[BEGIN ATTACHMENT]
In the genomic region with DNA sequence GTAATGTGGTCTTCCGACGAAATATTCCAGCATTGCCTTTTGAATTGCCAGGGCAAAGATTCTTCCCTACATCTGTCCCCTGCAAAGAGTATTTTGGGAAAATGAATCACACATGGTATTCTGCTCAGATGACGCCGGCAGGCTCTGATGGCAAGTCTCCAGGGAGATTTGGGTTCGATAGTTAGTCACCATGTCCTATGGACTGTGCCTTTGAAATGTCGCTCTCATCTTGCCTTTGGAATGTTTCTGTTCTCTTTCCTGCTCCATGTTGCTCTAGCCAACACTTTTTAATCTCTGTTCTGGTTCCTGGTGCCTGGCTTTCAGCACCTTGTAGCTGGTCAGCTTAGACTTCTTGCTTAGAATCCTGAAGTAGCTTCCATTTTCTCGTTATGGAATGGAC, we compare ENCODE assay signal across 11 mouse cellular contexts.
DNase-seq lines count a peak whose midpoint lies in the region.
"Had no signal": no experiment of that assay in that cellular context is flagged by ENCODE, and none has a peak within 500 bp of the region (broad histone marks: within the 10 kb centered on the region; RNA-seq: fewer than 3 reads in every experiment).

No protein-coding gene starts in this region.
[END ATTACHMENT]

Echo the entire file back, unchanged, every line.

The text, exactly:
In the genomic region with DNA sequence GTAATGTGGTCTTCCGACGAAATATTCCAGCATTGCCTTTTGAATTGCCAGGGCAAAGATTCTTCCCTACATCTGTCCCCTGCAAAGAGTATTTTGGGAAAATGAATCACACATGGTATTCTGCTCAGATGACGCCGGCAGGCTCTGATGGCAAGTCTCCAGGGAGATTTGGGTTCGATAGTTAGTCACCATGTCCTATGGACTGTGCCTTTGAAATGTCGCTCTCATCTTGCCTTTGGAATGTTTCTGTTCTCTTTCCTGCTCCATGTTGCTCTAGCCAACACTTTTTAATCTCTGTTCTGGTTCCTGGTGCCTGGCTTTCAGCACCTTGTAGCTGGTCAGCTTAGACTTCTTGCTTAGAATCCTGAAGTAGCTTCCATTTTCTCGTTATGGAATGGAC, we compare ENCODE assay signal across 11 mouse cellular contexts.
DNase-seq lines count a peak whose midpoint lies in the region.
"Had no signal": no experiment of that assay in that cellular context is flagged by ENCODE, and none has a peak within 500 bp of the region (broad histone marks: within the 10 kb centered on the region; RNA-seq: fewer than 3 reads in every experiment).

No protein-coding gene starts in this region.